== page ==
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Educational Path across Jewish Quarter

The educational path across the Jewish Quarter includes 14 stops on an about 1 km long route. Thirteen houses of the former Jewish Ghetto are marked and described in detail. The route passes through the town centre and is connected to the other foot paths for tourists.

Major Houses

  1. Upper Synagogue: Also called the Altschul, original structure dating from 1550, expanded in 1689, and rebuilt after a fire in 1719-23 (probably with the participation of architect J.Ch.Oedtl) with a new Baroque layout, where four cupolas are vaulted into a four-columned pillar in the middle of the hall, forming the pulpit, or almemor. Today it represents the last preserved temple of the Polish or Lwow type in the country. The Tabernacle was the work of sculptor I. Lengelacher. The ceiling vaults are today decorated with stucco, but originally had Hebrew liturgical texts. The synagogue underwent general renovation in 1977-89 as a venue for cultural events. Protected cultural monument.
  2. House, Husova 30. Common house of the Jewish quarter, with Renaissance core and vaulting, rebuilt in Classicism, including the facade, cultural monument. The basic layout and disposition of most of the houses is still Renaissance – this is shown by the cross vaulting on massive stone walls (also see Husova 15, 19, and 42). Houses in the Jewish quarter were marked with Roman numerals I to CLXIX to distinguish them from Christian houses. A commonplace in the ghetto was the so-called condominium, that is, the physical division of the house among several partial owners, both horizontally and vertically – the address number was then subdivided into a, b, c, and so on.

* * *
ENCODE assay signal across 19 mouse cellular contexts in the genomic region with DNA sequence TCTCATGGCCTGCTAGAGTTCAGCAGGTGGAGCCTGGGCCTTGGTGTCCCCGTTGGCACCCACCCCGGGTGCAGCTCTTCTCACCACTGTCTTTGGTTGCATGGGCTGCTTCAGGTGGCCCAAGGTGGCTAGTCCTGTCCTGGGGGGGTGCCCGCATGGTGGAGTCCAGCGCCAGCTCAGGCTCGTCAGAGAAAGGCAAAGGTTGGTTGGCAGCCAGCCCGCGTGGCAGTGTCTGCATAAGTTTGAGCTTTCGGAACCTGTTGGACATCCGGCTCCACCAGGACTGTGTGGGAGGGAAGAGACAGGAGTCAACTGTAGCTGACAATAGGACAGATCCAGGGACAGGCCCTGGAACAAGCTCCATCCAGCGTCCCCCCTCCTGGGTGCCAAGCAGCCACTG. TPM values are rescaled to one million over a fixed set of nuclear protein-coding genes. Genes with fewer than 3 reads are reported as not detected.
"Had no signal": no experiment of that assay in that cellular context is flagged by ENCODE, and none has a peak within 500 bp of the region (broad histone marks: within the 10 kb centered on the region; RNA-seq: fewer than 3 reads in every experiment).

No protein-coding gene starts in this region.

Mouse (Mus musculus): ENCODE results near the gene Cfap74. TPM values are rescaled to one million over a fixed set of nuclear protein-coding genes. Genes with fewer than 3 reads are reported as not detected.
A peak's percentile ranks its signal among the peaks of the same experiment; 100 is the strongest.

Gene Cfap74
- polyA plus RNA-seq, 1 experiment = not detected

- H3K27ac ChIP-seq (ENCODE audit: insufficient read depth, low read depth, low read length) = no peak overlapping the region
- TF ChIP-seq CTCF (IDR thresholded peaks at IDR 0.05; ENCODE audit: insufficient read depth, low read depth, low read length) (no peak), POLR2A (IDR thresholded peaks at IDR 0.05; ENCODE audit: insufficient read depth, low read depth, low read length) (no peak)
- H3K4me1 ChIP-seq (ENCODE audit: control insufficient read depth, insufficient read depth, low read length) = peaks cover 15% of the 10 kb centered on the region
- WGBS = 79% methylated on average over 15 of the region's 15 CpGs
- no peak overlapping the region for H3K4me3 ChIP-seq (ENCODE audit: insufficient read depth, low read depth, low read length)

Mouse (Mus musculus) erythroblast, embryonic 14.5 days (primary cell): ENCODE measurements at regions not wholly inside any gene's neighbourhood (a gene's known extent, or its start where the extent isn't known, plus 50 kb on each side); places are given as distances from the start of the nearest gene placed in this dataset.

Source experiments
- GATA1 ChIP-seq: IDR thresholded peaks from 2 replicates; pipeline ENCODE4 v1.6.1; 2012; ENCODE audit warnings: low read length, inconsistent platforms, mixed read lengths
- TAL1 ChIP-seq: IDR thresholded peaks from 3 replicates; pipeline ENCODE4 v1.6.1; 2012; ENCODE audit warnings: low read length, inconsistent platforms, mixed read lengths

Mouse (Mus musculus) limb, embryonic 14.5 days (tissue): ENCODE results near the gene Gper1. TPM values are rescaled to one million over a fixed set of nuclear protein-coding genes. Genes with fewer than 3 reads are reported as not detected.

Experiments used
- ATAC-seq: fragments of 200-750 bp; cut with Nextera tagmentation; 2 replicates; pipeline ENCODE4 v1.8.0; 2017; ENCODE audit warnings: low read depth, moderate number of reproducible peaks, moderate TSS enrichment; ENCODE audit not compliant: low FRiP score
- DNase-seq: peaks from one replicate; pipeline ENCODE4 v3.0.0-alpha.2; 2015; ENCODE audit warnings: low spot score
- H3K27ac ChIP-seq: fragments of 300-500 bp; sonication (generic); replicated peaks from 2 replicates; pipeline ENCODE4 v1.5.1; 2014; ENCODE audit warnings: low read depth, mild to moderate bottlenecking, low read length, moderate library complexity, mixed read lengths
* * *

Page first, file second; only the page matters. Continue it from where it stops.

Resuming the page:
3. House, Husova 32. Typical Jewish quarter house with what was once a public inner passageway, Renaissance core, courtyard wing with outer Classicist stairway; cultural monument. In the cramped quarters of the ghetto, the inner passageways (usually narrow, vaulted) served to cross-connect the main streets, here from Hlavní=Židovská Street onto Alejní Square. The passage was, alas – as is common today – walled up by its new owner, and it has become part of the house. The ground floor of most of the Jewish houses were used as shops or artisans’ workshops, while the upper floors and courtyard wings served as residences.